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J Antimicrob Chemother. 2009 Feb;63(2):282-9. doi: 10.1093/jac/dkn500. Epub 2008 Dec 11.

Association of IS26-composite transposons and complex In4-type integrons generates novel multidrug resistance loci in Salmonella genomic island 1.

Author information

1
Institut Pasteur, Centre National de Référence des Salmonella, Laboratoire des Bactéries Pathogènes Entériques, 28 rue du Docteur Roux, 75724 Paris Cedex 15, France. benoit.doublet@tours.inra.fr

Abstract

OBJECTIVES:

Clinical isolates of Salmonella enterica serovar Haifa and Newport, which displayed extended multidrug resistance phenotypes, were investigated for the presence of Salmonella genomic island 1 (SGI1) and the genetic organization of its antibiotic resistance gene clusters.

METHODS:

The S. enterica strains were isolated from humans in France in 2003 and 2004. Antibiotic susceptibility tests and various molecular techniques were used for detection and characterization of SGI1.

RESULTS:

We identified SGI1 integrated in the 3' end of the chromosomal thdF gene in six multidrug-resistant serovar Haifa and Newport strains. Two strains, of serovar Haifa and Newport, harboured the previously described SGI1-H variant. A new variant of the novel SGI1-Ks group, named SGI1-K6, revealed IS26-mediated rearrangements of the antibiotic resistance gene cluster in two serovar Newport strains. Two other serovar Newport strains harboured the SGI1-L complex class 1 integron containing the dfrA15 and bla(PSE-1) resistance gene cassettes. In addition, these variants of SGI1 also contained large IS26-composite transposons inserted by a transposition event in the SGI1 backbone. These IS26-composite transposons showed a similar genetic structure to the SGI1-K variants containing an In4-type integron, a mercury resistance operon and parts of Tn1721 and Tn5393. These extended resistance gene clusters containing up to 10 antibiotic resistance genes were named SGI1-L1 and -L2.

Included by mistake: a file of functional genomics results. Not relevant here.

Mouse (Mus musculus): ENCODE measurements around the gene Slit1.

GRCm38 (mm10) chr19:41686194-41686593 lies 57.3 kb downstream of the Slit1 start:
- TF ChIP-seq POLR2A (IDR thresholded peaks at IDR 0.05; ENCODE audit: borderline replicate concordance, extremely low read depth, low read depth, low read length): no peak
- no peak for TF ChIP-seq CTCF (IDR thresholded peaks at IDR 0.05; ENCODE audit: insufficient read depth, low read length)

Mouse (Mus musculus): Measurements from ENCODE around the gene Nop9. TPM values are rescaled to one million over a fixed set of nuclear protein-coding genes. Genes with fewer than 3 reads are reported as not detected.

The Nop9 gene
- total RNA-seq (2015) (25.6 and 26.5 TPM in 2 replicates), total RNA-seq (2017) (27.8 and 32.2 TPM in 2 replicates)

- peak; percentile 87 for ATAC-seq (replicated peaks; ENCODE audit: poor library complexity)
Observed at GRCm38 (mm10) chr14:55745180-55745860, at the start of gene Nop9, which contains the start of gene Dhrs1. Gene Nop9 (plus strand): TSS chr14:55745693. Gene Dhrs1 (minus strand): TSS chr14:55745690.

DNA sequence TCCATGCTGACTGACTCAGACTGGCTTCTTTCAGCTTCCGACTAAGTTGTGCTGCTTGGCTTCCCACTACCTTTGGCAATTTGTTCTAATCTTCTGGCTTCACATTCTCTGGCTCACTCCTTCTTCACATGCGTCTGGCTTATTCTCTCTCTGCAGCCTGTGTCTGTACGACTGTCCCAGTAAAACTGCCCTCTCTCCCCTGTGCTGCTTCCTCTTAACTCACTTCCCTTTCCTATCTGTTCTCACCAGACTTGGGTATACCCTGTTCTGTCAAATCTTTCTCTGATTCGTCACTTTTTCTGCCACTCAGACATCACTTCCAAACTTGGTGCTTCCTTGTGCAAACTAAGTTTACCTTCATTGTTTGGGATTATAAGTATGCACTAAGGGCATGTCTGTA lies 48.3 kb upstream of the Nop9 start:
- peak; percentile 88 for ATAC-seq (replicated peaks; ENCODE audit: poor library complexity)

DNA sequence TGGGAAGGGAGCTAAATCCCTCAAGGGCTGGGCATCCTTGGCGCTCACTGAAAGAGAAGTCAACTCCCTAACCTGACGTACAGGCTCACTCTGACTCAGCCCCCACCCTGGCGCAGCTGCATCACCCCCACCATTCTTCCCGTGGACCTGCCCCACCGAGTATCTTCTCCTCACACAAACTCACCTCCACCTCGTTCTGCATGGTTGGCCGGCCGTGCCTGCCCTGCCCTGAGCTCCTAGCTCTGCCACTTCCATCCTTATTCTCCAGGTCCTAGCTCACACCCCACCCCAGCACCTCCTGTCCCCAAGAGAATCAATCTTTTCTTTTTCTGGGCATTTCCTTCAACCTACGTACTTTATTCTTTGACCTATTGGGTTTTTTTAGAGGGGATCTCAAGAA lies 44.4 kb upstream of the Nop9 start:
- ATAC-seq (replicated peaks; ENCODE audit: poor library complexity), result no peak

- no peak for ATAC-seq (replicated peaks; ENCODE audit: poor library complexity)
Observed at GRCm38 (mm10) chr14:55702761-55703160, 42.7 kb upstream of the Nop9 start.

CONCLUSIONS:

The serovar Haifa represents the 16th S. enterica serovar in which SGI1 has been identified. The genomic island SGI1 appears to be a hotspot of acquisition of antibiotic resistance genes by the transposition of In4-type integrons and large IS26-composite transposons.

PMID:
19074421
DOI:
10.1093/jac/dkn500
[Indexed for MEDLINE]

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